There are only 3 weeks left until Christmas and 3 weeks left of 'Chapters In My Life'!
This week, crime writer and blogger of 'Do You Write Under Your Own Name?' Martin Edwards is sharing the 5 books which have had an influence on his personal and writing life:
The Murder at the Vicarage by Agatha Christie was the first adult fiction I ever read, at the age of nine, and it sparked my ambition to write a mystery novel of my own one day. This book saw the debut of Miss Jane Marple, one of the great detectives in fiction. The puzzle is not absolutely top calibre Christie, but it’s pretty good, and the book remains an entertaining read as a period piece to this day.
And Then There Were None, again by Christie, remains in my opinion the most stunning detective novel of the Golden Age. A teasing set-up, a series of killings and a truly baffling mystery, what more could any detective fan want? I read it when I was nine or ten, and have read it several times since. It showed me the potential of the well-plotted mystery, but it is also a book which has something interesting to say about justice.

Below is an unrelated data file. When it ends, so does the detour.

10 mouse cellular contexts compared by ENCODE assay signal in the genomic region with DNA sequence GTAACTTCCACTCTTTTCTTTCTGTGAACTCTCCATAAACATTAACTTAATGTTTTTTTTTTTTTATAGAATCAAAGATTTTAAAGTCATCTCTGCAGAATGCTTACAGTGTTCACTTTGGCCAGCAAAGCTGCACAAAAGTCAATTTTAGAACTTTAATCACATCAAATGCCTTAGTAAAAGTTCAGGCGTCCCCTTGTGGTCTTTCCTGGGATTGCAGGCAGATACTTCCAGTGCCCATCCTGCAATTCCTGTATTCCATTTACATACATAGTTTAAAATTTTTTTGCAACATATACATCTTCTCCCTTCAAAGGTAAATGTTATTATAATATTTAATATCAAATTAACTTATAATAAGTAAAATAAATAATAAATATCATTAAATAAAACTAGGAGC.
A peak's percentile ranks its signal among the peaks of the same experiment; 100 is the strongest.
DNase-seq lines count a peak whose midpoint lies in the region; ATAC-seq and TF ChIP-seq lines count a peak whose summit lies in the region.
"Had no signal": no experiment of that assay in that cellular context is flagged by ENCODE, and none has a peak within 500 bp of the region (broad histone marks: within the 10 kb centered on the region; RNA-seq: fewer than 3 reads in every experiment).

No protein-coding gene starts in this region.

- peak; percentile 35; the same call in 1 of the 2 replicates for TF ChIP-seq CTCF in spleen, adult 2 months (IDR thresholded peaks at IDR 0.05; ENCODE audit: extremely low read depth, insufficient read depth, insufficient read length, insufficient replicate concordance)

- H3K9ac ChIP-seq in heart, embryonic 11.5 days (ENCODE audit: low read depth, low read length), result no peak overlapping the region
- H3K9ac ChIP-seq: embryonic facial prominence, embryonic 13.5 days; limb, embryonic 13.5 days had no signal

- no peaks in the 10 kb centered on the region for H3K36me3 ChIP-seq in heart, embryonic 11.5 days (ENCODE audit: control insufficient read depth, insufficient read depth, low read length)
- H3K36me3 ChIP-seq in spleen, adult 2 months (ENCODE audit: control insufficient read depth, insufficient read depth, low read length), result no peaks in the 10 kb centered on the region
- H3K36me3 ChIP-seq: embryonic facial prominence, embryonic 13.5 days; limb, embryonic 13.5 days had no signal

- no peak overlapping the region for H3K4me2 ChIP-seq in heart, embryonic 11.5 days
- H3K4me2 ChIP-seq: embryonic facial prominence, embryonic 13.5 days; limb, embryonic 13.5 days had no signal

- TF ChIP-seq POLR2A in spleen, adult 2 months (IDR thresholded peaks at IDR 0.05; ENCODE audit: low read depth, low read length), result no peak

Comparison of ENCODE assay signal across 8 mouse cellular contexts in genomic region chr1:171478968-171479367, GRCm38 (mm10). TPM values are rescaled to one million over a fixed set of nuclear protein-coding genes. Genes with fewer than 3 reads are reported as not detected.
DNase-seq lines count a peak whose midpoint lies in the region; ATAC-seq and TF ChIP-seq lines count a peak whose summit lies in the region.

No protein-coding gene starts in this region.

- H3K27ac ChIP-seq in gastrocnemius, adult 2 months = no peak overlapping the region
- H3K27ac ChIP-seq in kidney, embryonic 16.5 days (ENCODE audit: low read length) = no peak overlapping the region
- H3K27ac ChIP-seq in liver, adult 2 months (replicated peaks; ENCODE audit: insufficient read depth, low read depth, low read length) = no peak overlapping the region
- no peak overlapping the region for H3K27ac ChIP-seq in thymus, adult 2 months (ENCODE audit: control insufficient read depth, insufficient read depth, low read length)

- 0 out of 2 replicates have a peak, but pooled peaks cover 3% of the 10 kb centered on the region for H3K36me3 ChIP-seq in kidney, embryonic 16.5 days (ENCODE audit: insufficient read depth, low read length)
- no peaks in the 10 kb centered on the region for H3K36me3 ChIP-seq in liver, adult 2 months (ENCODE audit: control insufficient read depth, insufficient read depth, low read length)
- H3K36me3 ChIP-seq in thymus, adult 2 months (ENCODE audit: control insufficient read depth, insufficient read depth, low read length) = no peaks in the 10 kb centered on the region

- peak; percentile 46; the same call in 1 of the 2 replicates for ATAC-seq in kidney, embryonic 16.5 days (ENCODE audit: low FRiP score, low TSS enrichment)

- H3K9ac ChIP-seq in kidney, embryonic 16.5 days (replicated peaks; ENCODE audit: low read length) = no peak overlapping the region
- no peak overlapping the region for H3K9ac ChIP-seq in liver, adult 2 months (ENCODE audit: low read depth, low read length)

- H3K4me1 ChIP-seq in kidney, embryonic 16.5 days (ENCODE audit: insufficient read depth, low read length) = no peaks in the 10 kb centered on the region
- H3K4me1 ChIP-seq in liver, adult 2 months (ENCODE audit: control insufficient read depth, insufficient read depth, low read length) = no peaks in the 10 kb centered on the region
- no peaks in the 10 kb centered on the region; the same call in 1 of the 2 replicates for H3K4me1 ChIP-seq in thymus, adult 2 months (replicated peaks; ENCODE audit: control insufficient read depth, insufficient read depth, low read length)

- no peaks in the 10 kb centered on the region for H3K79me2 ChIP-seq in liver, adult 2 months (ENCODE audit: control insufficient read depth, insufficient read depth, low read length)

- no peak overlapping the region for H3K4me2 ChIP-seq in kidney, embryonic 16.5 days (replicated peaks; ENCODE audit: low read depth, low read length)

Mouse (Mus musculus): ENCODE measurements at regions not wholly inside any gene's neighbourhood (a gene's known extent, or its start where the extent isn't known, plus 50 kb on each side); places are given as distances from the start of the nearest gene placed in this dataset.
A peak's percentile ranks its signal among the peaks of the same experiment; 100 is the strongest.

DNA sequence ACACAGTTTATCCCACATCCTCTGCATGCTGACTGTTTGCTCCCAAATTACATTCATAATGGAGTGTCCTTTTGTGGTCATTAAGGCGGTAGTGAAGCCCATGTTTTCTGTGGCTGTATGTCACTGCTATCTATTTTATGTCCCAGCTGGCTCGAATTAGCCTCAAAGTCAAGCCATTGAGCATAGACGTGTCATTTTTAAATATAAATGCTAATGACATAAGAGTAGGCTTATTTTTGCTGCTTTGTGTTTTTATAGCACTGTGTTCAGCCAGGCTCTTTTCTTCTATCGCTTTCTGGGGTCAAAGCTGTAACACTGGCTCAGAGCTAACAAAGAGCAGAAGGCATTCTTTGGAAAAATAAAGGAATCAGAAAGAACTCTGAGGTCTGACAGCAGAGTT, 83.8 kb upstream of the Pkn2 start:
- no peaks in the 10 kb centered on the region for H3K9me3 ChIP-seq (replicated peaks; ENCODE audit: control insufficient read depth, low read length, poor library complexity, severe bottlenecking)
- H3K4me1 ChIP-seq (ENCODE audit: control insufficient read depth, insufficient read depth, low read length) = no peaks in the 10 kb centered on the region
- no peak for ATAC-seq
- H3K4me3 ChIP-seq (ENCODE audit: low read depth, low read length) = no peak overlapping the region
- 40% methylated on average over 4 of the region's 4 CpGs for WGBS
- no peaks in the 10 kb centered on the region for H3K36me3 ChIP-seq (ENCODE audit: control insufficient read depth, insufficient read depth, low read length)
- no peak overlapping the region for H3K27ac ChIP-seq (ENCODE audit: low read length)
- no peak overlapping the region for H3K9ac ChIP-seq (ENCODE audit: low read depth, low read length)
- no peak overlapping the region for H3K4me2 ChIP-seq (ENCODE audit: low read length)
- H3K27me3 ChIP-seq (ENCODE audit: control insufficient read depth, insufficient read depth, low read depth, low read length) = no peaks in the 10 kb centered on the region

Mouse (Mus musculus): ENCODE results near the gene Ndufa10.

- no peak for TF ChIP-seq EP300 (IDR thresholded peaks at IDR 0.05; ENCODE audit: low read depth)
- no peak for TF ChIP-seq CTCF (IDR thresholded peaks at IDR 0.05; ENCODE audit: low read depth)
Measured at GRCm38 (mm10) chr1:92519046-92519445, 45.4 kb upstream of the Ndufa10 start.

Billy Liar, by Keith Waterhouse, is a classic story about a young Northern lad with an active imagination. I identified very strongly with Billy, even though I never worked for an undertaker. It’s a funny yet very poignant novel, which made a huge impact on me in my teens. Waterhouse wrote a follow-up years later, but it wasn’t a patch on the original.
Catch-22 by Joseph Heller is not only a brilliant satire on the futility of war, a book with a serious and enduring message, but also full of memorable scenes. A funny book which I loved as a teenager, and still enjoy dipping into. Heller was never able to write anything as good again, but this is a masterpiece.
Bleak House by Charles Dickens is wonderful from the opening scenes where the London fog matches the obscurity of the legal system, to the end. The story is terrific, with a splendid detective character, and Dickens’ sharp portrayal of lawyer and legal life has stayed with me as I’ve combined a career in the law with life as a crime novelist.
Martin Edwards’ latest Lake District Mystery is 'The Hanging Wood'.